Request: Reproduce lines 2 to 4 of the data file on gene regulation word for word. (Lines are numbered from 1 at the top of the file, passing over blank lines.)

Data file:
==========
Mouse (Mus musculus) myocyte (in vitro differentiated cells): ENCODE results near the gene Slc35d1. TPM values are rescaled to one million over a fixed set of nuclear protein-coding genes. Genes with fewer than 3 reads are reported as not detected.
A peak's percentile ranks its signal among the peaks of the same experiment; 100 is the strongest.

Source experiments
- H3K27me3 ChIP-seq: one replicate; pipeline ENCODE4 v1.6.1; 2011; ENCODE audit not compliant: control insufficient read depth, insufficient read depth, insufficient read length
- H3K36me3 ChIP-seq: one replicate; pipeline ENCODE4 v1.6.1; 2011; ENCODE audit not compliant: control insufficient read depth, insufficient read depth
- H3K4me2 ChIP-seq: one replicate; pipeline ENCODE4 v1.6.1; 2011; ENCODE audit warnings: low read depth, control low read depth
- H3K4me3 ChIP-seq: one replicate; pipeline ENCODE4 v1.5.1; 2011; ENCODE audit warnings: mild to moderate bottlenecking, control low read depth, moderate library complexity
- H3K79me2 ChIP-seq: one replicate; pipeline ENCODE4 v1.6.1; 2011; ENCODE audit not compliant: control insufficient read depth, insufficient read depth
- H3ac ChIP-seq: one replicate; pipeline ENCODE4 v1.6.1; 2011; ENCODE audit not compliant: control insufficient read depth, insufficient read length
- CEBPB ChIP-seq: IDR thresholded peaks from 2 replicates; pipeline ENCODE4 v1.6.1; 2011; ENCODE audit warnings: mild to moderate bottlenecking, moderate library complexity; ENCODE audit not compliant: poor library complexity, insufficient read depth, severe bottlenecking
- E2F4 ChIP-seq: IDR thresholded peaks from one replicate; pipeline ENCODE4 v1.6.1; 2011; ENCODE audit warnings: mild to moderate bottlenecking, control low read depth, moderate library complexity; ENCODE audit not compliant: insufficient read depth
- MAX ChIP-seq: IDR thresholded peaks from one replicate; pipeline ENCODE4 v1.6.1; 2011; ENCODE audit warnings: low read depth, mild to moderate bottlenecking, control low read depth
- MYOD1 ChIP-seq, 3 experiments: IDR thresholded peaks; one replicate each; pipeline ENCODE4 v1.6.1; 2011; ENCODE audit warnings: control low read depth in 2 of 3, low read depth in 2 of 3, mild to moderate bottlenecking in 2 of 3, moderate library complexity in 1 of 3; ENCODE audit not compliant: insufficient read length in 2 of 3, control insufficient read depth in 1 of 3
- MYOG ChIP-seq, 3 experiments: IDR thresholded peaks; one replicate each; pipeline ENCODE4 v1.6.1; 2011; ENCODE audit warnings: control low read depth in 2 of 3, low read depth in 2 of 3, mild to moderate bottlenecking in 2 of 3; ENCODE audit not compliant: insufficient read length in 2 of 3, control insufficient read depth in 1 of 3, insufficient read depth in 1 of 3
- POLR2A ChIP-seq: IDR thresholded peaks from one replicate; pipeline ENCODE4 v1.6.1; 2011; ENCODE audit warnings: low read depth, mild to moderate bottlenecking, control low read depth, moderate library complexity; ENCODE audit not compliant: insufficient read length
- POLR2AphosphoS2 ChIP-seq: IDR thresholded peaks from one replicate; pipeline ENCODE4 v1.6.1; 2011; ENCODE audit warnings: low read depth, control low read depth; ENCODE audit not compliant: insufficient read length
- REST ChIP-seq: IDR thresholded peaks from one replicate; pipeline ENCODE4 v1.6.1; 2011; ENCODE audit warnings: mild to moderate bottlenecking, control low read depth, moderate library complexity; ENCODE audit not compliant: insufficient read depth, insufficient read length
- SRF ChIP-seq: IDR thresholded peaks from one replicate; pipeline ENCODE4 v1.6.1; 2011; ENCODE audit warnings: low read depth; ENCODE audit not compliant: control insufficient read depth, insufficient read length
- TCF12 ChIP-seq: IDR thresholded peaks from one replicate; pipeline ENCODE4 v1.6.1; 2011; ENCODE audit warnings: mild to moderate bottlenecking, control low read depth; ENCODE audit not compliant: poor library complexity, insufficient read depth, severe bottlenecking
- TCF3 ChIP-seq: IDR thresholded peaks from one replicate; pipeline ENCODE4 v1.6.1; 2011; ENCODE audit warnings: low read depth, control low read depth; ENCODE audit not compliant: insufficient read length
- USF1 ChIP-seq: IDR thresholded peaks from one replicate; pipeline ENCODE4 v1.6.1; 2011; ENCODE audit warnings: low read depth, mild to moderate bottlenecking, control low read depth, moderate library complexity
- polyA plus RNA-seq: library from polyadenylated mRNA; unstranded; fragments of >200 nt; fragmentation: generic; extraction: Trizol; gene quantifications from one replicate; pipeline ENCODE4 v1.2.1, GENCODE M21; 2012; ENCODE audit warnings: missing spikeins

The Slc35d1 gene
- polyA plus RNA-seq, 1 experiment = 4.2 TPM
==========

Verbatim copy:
A peak's percentile ranks its signal among the peaks of the same experiment; 100 is the strongest.

Source experiments
- H3K27me3 ChIP-seq: one replicate; pipeline ENCODE4 v1.6.1; 2011; ENCODE audit not compliant: control insufficient read depth, insufficient read depth, insufficient read length